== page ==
Many monks took part in the 2007 Saffron Revolution and were reportedly arrested by government security forces. Some of the leading monks are still detained in various prisons across the country.[8]

Christianity in Burma[edit]

Further information: Christianity in Burma

Christianity is practiced by 4% of the population,[2] primarily among the Kachin, Chin and Kayin, and Eurasians because of missionary work in their respective areas. About four-fifths of the country’s Christians are Protestants, in particular Baptists of the Myanmar Baptist Convention; Roman Catholics make up the remainder.

Christians are also said to face persecution. Christians have not moved to the higher echelons of power. A small number of foreign organizations have been permitted to enter the country to conduct humanitarian works, such as World Vision following Cyclone Nargis. A long standing ban on the free entry of missionaries and religious materials persists since independence in 1948, which is seen as hostile to Christianity. The burning of Christian churches is reported in South Eastern Myanmar, where the Karens live.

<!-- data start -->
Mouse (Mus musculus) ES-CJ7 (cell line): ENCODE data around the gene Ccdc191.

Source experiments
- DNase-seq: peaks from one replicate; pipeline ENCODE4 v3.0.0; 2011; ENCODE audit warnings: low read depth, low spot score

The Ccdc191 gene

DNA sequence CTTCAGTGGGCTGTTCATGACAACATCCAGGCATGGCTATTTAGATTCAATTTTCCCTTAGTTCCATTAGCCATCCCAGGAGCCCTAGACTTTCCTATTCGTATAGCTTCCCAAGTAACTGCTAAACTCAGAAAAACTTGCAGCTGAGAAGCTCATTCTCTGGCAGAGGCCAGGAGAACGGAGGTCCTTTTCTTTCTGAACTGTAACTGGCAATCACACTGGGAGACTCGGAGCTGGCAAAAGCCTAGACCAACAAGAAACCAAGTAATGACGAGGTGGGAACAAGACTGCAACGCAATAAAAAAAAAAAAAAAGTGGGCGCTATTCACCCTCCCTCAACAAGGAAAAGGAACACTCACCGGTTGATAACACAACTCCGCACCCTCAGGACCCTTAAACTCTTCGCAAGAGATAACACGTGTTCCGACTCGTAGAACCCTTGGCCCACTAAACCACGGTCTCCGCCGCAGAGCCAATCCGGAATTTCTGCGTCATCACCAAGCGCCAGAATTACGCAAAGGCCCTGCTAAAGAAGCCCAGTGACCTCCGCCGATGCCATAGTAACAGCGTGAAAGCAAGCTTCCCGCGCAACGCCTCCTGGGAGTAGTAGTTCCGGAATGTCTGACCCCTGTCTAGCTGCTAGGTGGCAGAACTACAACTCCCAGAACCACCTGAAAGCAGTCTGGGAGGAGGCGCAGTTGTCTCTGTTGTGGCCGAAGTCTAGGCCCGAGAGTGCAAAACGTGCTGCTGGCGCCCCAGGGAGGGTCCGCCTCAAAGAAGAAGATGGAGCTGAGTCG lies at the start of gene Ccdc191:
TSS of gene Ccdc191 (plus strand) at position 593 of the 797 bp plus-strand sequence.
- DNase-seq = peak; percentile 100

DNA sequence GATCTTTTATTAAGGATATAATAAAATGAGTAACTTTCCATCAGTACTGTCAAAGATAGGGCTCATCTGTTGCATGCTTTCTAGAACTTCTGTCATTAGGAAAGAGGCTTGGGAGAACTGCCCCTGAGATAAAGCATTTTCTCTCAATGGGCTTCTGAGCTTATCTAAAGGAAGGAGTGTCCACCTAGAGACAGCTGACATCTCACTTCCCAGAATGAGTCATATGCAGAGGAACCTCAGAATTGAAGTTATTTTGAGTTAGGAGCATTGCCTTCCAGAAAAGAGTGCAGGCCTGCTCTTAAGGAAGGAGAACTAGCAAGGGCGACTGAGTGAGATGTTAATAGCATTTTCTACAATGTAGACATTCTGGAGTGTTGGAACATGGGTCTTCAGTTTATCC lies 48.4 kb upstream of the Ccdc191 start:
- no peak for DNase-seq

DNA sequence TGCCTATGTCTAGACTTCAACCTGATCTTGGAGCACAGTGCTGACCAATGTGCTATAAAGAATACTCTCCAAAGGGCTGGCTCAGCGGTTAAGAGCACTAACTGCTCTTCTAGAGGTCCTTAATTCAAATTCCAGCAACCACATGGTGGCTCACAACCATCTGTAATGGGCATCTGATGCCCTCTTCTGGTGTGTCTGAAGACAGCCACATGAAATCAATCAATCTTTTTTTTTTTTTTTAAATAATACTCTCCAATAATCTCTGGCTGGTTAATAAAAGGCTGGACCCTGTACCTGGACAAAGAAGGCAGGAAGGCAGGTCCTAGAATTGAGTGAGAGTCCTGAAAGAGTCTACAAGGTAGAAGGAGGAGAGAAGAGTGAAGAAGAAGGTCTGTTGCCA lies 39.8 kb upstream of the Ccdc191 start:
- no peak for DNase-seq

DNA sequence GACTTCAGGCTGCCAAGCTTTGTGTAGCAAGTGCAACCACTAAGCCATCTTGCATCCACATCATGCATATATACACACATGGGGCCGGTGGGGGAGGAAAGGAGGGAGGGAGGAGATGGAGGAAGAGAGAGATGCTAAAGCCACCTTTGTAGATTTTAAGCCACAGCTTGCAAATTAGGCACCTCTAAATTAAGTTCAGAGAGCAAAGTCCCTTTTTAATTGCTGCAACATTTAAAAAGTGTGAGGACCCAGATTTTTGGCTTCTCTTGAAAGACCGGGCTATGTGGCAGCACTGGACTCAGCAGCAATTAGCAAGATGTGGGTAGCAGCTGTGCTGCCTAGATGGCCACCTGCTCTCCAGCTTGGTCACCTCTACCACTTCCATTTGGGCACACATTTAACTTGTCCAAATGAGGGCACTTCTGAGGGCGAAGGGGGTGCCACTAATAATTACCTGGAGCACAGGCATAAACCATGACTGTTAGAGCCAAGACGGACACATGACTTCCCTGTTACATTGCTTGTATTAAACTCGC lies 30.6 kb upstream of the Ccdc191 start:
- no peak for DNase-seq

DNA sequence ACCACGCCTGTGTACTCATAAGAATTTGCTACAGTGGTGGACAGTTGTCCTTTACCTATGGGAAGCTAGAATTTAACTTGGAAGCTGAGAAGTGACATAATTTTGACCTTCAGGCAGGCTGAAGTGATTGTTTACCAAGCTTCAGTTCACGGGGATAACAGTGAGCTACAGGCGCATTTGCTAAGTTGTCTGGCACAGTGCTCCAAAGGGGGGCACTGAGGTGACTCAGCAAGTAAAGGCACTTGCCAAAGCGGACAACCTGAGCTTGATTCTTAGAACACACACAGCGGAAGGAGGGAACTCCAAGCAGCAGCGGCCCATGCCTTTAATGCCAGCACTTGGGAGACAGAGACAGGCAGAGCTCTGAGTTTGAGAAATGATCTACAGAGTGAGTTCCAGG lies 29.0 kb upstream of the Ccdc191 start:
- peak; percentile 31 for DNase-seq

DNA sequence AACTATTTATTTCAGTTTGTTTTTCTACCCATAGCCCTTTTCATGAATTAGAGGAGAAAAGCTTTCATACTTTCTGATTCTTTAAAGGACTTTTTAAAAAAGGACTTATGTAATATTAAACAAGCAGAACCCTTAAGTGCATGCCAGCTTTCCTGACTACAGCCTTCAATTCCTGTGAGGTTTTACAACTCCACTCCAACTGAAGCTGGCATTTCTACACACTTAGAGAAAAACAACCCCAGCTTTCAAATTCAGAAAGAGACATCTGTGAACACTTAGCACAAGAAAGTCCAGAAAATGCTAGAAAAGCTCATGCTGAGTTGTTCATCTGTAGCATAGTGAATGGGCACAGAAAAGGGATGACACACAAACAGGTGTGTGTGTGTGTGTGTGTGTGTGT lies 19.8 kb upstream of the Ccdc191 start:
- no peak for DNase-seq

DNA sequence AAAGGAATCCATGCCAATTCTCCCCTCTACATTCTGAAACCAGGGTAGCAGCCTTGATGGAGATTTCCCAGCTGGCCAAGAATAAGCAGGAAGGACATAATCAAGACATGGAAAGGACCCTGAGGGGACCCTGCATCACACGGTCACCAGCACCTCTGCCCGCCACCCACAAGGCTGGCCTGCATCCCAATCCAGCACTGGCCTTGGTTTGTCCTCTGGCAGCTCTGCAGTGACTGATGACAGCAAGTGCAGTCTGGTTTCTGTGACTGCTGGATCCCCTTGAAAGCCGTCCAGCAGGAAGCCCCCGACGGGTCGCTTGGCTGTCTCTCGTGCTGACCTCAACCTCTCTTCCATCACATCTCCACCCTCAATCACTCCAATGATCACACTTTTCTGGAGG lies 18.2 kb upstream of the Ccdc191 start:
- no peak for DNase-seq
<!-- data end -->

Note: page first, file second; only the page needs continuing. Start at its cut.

Islam in Burma[edit]

Further information: Islam in Burma

Islam, mainly of the Sunni group, is practiced by 4% of the population according to the government census.

Burmese Muslim groups[edit]

  • Muslims are spread across the country in small communities. The Indian-descended Muslims live mainly in Rangoon. See Burmese Indian Muslims.
  • The Rohingya are a minority Muslim ethnic group in Northern Rakhine State, Western Burma. The Rohingya population is mostly concentrated in five northern townships of Rakhine State: Maungdaw, Buthidaung, Rathedaung, Akyab, Sandway, Tongo, Shokepro, Rashong Island and Kyauktaw.
  • Panthay, Burmese Chinese Muslims.
  • Muslims of Malay ancestry in Kawthaung. People of Malay ancestry are locally called Pashu regardless of religion.

Rohingya conflict[edit]

A map showing Rakhine State, near the Burma-Bangladesh border. Some 80% of Rohingha live in Rakhine state.

Around 800,000 Muslim Rohingyas live in Burma with around 80% living in the western state of Rakhine. The Rohingyas have been fighting on and off since the 1940s to create an Islamic state in Western Burma.[10]

Their initial ambition during Mujahideen movements (1947-1961) was to separate the Rohingya-populated Mayu frontier region of Arakan from western Burma and annex that region into newly formed neighbouring East Pakistan (present-day Bangladesh).[11]